One of the oldest medieval Croatian fortified cities in north of Croatia is Garic, in the middle of Moslavacka hill, and was founded by Stjepan Subic in 1256. In 1295 order of Paulines made a monastery. In 1544 forces of Ottoman Empire took Garic City and riuned it with monastery and small church. Since then, ruines are preserved and became favorite excursion site.

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Nikola Kudrna (8 months ago)
The old fortress that has been a point of defense against Turks centuries ago. In reconstruction (2020.)
Yelena (11 months ago)
If you are in Podgarić definitely check out Garić Grad. You can reach it with the car.
Marko Mihalić (Caram) (12 months ago)
Great for short hiking walk, definitely worth to visit if you're around.
Dragonator (3 years ago)
Strsljenac! Nice drive to get to it but there is a giant hornet's nest on the ruin! You can barely approach it.
Matej Vida (3 years ago)
Awesome old ruins over 500 years old on a big hill surrounded by beautiful forest.
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Abbey of Saint-Étienne

The Abbey of Saint-Etienne, also known as Abbaye aux Hommes ('Men"s Abbey'), is a former monastery dedicated to Saint Stephen (Saint Étienne). It is considered, along with the neighbouring Abbaye aux Dames ('Ladies" Abbey'), to be one of the most notable Romanesque buildings in Normandy. Like all the major abbeys in Normandy, it was Benedictine.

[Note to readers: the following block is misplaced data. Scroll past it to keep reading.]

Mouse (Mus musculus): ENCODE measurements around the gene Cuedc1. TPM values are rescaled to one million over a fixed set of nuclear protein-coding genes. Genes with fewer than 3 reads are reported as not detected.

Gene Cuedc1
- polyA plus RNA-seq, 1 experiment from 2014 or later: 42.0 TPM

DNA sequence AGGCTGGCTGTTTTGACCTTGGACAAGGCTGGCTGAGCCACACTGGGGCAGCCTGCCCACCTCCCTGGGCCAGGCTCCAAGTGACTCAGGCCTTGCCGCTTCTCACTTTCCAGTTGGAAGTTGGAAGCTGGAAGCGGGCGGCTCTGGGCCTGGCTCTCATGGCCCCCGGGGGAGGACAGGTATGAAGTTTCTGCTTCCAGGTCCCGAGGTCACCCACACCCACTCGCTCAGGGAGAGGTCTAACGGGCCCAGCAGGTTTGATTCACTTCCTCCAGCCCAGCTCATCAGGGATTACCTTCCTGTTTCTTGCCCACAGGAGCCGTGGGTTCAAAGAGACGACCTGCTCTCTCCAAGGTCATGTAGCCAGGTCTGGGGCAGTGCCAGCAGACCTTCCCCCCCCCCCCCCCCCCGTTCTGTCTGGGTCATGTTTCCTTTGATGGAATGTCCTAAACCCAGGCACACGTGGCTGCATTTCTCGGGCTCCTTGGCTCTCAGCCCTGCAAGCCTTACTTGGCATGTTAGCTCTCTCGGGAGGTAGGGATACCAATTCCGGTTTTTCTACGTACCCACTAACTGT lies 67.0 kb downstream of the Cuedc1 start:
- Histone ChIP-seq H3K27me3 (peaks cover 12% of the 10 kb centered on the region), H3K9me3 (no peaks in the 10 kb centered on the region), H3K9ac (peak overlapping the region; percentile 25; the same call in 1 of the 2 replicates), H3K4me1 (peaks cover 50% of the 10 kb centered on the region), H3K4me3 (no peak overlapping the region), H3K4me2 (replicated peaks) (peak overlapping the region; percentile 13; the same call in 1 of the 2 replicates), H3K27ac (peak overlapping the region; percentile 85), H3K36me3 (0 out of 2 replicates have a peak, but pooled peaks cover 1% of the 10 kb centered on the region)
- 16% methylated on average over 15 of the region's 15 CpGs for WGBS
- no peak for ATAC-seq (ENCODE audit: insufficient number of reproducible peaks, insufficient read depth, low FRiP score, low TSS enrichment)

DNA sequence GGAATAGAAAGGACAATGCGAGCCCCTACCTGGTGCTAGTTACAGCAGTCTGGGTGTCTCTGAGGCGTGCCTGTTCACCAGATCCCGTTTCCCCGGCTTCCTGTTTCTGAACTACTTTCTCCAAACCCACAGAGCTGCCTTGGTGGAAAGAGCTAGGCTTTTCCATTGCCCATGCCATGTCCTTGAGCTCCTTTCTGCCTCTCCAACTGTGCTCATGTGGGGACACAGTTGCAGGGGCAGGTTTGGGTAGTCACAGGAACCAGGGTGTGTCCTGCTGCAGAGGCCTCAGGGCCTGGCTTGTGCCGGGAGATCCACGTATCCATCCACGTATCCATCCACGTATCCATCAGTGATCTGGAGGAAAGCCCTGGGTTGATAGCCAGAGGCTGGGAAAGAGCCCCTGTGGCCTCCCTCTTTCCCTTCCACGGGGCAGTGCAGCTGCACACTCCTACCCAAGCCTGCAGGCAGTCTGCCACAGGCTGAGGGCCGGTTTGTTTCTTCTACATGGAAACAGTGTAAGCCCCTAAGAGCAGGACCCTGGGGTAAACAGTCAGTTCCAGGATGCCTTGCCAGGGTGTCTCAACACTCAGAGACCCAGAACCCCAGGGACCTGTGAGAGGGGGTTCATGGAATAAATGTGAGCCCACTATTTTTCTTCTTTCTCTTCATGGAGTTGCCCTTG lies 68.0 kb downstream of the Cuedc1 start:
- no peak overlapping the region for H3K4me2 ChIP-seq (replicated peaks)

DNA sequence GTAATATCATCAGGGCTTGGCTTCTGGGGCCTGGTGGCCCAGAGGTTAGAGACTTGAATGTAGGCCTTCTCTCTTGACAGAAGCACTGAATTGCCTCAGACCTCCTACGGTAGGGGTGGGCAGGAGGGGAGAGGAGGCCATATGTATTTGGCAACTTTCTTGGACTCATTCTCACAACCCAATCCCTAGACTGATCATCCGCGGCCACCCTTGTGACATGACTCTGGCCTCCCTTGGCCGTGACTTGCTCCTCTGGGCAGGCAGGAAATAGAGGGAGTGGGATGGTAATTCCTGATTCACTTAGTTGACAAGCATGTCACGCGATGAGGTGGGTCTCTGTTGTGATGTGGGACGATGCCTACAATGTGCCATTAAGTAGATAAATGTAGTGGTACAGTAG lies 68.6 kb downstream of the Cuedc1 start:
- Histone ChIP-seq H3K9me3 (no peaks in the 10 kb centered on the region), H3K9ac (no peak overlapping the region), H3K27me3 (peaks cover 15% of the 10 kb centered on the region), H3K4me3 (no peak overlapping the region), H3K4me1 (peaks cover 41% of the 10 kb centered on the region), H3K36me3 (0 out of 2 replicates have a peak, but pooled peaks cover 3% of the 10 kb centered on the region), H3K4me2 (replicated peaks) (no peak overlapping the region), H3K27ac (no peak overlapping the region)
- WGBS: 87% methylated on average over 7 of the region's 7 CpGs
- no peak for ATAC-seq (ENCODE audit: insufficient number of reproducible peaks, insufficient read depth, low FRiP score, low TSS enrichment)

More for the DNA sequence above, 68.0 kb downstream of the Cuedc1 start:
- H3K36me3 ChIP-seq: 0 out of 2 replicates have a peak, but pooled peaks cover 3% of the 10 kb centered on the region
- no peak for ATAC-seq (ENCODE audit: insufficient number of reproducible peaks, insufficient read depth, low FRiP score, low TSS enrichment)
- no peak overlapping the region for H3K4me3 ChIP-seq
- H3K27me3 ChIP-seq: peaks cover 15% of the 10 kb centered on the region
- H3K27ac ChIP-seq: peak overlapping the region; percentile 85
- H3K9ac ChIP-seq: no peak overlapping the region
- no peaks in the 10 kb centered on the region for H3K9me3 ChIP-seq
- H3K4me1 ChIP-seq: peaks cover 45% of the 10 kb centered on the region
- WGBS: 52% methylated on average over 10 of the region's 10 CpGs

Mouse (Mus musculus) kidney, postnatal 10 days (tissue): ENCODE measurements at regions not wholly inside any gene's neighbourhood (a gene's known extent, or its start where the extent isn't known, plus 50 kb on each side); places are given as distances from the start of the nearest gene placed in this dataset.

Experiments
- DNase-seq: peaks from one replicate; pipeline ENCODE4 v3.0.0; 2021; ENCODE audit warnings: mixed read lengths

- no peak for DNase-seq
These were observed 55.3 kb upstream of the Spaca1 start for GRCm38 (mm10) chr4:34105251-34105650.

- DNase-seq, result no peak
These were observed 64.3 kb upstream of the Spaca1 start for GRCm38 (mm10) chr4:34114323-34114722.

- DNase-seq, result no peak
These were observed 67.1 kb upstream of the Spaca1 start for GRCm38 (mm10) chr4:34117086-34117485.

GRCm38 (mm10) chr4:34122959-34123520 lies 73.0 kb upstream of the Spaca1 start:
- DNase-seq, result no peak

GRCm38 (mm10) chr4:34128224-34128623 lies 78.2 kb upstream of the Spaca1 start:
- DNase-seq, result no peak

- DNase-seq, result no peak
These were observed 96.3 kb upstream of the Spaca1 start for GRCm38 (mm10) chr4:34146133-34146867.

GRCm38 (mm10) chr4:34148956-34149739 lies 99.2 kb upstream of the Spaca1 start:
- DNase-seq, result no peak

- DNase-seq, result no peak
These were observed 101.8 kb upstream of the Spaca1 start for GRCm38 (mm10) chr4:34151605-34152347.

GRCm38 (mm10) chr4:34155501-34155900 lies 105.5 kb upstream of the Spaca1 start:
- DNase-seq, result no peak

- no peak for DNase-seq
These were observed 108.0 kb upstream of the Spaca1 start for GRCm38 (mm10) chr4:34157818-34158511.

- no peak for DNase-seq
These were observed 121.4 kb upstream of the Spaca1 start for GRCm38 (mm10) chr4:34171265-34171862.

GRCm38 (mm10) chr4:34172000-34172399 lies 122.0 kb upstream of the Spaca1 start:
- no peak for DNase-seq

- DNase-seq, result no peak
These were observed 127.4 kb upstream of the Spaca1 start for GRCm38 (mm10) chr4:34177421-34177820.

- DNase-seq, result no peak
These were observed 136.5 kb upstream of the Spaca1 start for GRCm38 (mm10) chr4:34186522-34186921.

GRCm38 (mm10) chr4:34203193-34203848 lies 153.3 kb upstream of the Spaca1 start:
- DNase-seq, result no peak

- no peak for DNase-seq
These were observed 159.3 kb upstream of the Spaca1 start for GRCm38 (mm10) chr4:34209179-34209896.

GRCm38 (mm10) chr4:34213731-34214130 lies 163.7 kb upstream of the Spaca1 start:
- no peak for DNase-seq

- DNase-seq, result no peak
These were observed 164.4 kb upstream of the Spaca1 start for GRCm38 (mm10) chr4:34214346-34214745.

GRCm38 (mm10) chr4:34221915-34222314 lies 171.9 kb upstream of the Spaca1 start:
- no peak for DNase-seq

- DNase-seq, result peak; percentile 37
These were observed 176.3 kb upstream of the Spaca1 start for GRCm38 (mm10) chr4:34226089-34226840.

Lanfranc, before being an Archbishop of Canterbury, was abbot of Saint-Etienne. Built in Caen stone during the 11th century, the two semi-completed churches stood for many decades in competition. An important feature added to both churches in about 1120 was the ribbed vault, used for the first time in France. The two abbey churches are considered forerunners of the Gothic architecture. The original Romanesque apse was replaced in 1166 by an early Gothic chevet, complete with rosette windows and flying buttresses. Nine towers and spires were added in the 13th century. The interior vaulting shows a similar progression, beginning with early sexpartite vaulting (using circular ribs) in the nave and progressing to quadipartite vaults (using pointed ribs) in the sanctuary.

The two monasteries were finally donated by William the Conqueror and his wife, Matilda of Flanders, as penalty for their marriage against the Pope"s ruling. William was buried here; Matilda was buried in the Abbaye aux Dames. Unfortunately William"s original tombstone of black marble, the same kind as Matilda"s in the Abbaye aux Dames, was destroyed by the Calvinist iconoclasts in the 16th century and his bones scattered.

As a consequence of the Wars of Religion, the high lantern tower in the middle of the church collapsed and was never rebuilt. The Benedictine abbey was suppressed during the French Revolution and the abbey church became a parish church. From 1804 to 1961, the abbey buildings accommodated a prestigious high school, the Lycée Malherbe. During the Normandy Landings in 1944, inhabitants of Caen found refuge in the church; on the rooftop there was a red cross, made with blood on a sheet, to show that it was a hospital (to avoid bombings).